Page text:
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3 band EQ and HPF 75 hz Question.

Member for

21 years
I want to record some music in the band I am in, but I want to get as good of a sound out of the recorder as I can. The band consists of 1 singer, 2 guitarists, 1 bassist, and 1 drummer. The recording device I use is an Alesis Multimix 16 USB 2.0. The mixer as a 3 band EQ and does high pass filtering at 75 hz.

I have a vague idea of how to use the equalizer but I would like to know more. So does anybondy have any tips or maybe a good website that I could go to to find out more information on it?

The unit has a 75 hz high pass filter on it and I was wondering what would be the best intruments to use it on?

Thanks.

Comments

Member for

21 years

Member Thu, 05/15/2008 - 13:03
Codemonkey wrote: Uh? I could've sworn the bit below said Mastering Sound when I posted that.

Our stage is wooden, has rot and when I recorded a choir, the recording was full of someone tapping their foot. So +1 to that.
Although to get rid of it, I'd've needed to roll off from 200Hz, falling fast. Bit too much IMO.
When the bombs start falling, it's all about damage limitation - not about stopping the impacts totally.
I usually try to make the sound avoiding as much as possible to touch any EQ, working on the mics position. Then in the mixing stage you could use some EQ. But it's really hard to tell how and what to do, it depends by a lots of thing. As on many other things, experience is the best way to learn.

Member for

13 years 9 months

Codemonkey Thu, 05/15/2008 - 18:29
As I said before, when you can't walk 15m without someone undoing your lovely mic adjustment, and can't get any distance between singer and mic due to the massive ring from the cymbals, you have zero choice but to turn knobs.

Now, if/when we record a song properly...:twisted: people will quickly get to disliking my new way of working things.

Member for

13 years 9 months

Codemonkey Sun, 05/11/2008 - 12:54
With the HPF, IMO ALWAYS enable it on any microphone unless you're pointing that mic at a bass guitar or kick drum.
You can use it on anything, if it seems too bassy(one guitar I deal with has a real punch to it and the HPF is necessary to keep my ears from imploding).

In case you didn't know, it just drastically reduces the frequencies below the specified one. With vocal mics it'll minimise a lot of plosives and breath noise.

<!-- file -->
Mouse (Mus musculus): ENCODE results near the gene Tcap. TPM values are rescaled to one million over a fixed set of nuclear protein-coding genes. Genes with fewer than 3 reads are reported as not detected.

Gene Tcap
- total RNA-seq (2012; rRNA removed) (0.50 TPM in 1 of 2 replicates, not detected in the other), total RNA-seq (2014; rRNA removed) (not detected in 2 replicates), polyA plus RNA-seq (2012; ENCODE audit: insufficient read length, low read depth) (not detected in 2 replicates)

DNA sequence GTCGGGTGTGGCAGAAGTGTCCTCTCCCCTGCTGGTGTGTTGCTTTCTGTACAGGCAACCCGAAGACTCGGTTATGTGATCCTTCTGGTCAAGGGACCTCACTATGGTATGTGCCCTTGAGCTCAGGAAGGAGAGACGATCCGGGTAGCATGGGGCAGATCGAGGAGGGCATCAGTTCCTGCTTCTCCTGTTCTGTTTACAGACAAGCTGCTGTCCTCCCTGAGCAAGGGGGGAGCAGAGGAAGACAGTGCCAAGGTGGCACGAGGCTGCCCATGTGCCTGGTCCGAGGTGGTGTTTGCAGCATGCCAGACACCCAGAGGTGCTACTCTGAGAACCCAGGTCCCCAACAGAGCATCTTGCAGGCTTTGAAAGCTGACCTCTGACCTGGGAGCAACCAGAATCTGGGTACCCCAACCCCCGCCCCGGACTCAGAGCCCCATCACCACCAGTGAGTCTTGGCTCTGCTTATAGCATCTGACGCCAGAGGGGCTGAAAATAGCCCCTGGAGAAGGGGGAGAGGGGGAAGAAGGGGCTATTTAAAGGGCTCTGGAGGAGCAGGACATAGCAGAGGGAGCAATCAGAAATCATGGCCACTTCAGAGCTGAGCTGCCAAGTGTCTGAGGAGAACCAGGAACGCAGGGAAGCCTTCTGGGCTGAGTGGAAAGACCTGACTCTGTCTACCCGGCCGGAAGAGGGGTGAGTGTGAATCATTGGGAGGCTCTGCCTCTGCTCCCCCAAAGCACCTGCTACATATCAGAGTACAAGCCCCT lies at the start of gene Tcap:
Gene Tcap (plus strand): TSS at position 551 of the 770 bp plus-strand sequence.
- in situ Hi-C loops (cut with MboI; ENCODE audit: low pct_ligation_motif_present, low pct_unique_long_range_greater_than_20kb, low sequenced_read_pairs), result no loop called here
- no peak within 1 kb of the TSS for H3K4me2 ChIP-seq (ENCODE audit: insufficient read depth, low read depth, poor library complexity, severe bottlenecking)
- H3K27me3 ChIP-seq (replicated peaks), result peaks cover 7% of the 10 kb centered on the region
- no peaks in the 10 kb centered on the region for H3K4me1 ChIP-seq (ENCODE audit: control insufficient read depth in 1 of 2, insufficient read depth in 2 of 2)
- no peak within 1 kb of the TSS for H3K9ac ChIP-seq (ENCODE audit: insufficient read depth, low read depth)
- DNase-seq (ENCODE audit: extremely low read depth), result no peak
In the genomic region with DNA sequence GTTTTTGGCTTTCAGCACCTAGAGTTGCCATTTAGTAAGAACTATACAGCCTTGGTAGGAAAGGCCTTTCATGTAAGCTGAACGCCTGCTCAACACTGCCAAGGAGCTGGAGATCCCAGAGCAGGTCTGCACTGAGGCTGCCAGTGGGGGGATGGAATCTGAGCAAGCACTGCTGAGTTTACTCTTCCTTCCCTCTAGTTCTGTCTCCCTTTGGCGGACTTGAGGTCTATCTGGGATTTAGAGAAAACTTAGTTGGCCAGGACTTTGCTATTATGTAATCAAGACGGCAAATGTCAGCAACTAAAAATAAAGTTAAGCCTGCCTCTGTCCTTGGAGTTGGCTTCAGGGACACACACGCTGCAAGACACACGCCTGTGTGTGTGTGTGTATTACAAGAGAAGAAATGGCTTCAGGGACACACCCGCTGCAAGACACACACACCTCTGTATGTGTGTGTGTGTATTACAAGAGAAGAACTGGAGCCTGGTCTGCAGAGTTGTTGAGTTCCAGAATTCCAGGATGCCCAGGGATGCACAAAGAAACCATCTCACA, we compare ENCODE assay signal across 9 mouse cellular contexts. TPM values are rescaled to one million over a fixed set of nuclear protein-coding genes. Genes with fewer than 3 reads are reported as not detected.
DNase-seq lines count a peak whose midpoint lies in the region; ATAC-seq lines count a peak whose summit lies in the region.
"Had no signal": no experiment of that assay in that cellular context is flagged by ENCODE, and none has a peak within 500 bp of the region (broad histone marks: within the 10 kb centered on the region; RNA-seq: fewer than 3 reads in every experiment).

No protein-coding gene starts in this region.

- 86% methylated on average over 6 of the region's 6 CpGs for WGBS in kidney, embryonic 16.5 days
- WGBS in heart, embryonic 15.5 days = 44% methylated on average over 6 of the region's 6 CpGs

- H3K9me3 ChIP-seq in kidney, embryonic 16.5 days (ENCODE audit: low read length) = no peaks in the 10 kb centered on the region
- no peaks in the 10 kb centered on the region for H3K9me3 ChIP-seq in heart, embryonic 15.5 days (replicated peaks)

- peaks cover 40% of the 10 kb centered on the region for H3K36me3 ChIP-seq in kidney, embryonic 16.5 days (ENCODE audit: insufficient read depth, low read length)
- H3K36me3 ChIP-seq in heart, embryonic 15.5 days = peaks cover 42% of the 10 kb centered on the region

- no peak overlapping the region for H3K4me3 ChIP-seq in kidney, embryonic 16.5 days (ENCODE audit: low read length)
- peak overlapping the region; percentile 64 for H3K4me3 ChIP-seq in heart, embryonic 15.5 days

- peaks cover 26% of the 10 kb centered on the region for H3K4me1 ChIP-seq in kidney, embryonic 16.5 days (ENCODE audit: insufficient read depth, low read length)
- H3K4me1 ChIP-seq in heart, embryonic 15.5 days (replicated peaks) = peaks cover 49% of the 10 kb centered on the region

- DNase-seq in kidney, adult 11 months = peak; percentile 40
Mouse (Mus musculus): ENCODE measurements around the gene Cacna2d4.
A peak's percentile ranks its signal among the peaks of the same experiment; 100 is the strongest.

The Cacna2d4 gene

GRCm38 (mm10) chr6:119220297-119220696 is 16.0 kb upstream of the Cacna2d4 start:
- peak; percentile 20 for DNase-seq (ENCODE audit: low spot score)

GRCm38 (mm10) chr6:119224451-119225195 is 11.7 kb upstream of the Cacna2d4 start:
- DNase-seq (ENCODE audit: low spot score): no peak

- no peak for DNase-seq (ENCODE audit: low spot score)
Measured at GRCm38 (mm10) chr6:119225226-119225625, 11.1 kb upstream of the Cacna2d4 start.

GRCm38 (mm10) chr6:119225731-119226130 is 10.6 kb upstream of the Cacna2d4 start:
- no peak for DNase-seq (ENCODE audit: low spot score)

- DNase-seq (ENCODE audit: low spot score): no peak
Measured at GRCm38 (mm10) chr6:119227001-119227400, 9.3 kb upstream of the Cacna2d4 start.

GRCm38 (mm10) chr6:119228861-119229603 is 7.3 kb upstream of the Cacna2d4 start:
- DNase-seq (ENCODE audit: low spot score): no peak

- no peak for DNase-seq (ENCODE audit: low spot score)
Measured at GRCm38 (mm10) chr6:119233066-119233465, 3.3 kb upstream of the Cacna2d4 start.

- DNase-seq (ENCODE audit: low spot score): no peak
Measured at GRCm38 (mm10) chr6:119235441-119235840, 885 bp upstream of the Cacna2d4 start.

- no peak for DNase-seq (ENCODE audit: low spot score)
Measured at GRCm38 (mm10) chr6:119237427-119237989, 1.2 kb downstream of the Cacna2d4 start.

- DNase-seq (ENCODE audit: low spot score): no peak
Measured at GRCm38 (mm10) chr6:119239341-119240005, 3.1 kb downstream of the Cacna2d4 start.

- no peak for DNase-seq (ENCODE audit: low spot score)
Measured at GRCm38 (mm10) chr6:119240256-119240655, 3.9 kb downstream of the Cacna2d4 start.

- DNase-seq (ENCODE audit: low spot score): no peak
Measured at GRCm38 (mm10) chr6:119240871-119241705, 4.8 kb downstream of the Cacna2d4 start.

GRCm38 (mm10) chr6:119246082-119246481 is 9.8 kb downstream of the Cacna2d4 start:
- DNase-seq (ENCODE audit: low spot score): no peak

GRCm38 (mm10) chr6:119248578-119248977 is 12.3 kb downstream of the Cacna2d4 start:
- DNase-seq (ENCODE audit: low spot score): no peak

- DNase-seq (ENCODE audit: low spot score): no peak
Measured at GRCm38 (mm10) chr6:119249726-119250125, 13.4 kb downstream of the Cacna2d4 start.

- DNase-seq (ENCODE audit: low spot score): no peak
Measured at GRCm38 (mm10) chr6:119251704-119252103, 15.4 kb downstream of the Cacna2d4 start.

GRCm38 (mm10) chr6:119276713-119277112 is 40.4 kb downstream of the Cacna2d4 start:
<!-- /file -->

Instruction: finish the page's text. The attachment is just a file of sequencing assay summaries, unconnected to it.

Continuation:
Are the mids on the EQ sweepable?

Member for

13 years 9 months

Codemonkey Mon, 05/12/2008 - 05:04
Massive Mastering: No choice with us live.
Unless I physically encase the mic stands in liquid nitrogen, someone will move them. Literally, I move things and by the time I walk back to the desk, someone is grabbing this and tilting that. It peanuts me off.

BTW why is this question in the mastering forum?

Member for

19 years 10 months

Kev Mon, 05/12/2008 - 16:45
Codemonkey wrote: BTW why is this question in the mastering forum?

we seem to be in the Recording Studio forum ?

this is more a live sound issue than anything else
in live sound you have to do what you have to do
if that means use the HPF ... then use it

for people that have not survived live sound it can be hard to describe some of the things that cause the most trouble

Codemonkey has already mentioned turning his back to find that things have been moved

the stage can be cluncky and this sound travels up ALL mic stands and gets IN everything
use the HPF

when you have to use the EQ for room troubles
yes that is very bad but you have to survive
try putting the same corrction into as many mics as possible
SO THAT
when you get the two track recording back home ... a reversal of the correct might make it sound normal

this is live band recording using the FOH production desk
it's not easy and very hit/miss
Guerrilla Recording

Member for

13 years 9 months

Codemonkey Mon, 05/12/2008 - 17:28
Uh? I could've sworn the bit below said Mastering Sound when I posted that.

Our stage is wooden, has rot and when I recorded a choir, the recording was full of someone tapping their foot. So +1 to that.
Although to get rid of it, I'd've needed to roll off from 200Hz, falling fast. Bit too much IMO.
When the bombs start falling, it's all about damage limitation - not about stopping the impacts totally.
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